if an attacker can produce a new valid signature (R',s') different from any
(R,s) they have seen. Note, that m can be there same here. Schemes like ECDSA that
only use the x-coordinate of a point and do not include R in the hash inputs are
malleable, meaning that one can state a different signature for the same m by
flipping signs. This is not considered an attack but is not really desired either.
In the homework you'll see that this enables an evil Alice to craft a private key
a that allows her to sign two chosen but fixed messages m1 and m2 with the same
signature, so that she could later claim that her signature on m1 was a signature
on m2. Note that doing this also reveals her private key. The Sony playstation
disaster (see 27C3 talk
PS3 Epic Fail)
gives a real-world example where Sony failed to update the random r. As you will
also see in the homework, this means you can compute a from just two signatures.
To avoid this fragility, EdDSA picks r peudorandomly, by generating the private
key as (a,b), with a the usual DL of the public key and b a seed for generating
r = hash(b,m), so ensure that different messages lead to differnt r.
In symmetric crypto A and B share a key k. They then use it to encrypt their
message. Note that they will also need to ensure authenticity and integrity of
the message, we will cover that in the next lecture. Today we covered block ciphers
and modes; you should watch Tomer Ashur's awesome videos
symmetric crypto,
stream ciphers,
block ciphers, and
modes of operation.
We covered block ciphers; these are maps that take an l-bit key and an n-bit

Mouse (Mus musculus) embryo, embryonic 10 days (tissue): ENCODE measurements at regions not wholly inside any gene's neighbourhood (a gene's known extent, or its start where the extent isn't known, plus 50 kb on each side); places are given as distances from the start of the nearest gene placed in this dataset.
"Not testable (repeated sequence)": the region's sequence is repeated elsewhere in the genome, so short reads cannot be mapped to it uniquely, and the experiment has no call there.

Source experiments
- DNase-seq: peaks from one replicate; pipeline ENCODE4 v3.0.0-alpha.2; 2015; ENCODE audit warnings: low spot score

plaintext and produce an n-bit ciphertext so that Dec(k,Enc(k,m)) = m. We want
a block cipher to be indistinguishable from a pseudo-random permutation(PRP). As
an example we studied the Tiny Encryption Algorithm (TEA) and also how small
variations can lead to catastrophic attacks. The slides are
here and
here. These attacks give a taste of how
symmetric-key cryptanalysis works, showing small examples of linear and
differential attacks as well as the slide attack. For more on this, take the
Selected Areas in Cryptology course next spring.
I briefly commented that the Electronic Codebook mode (ECB), which just encrypts
each block independently, is a bad mode. The picture to have in mind is the
ECB penguin
which shows the issue with repeating plaintext blocks leading to the same
ciphertext blocks. We covered Counter mode, where ci = m + Enc(IV,i), for some
randomly chosen initialization vector IV and counter i in binary representation.
The ciphertext needs to include IV so that the receiving party can decrypt.
Decryption is easy: mi = ci + Enc(IV,i). The n-bit block input to Enc gets
split between IV and the counter. The counter limits how many blocks can be
sent with the same IV. To encrypt longer messages, pick another IV, this costs
< n bits. If the IV repeated then two messages would
be encrypted by adding the same strings, which would be a security problem, so
IV needs to be long enough to make this unlikely; note that the birthday
paradox applies for randomly chosen IVs, so if n=128 gets split into 96 bits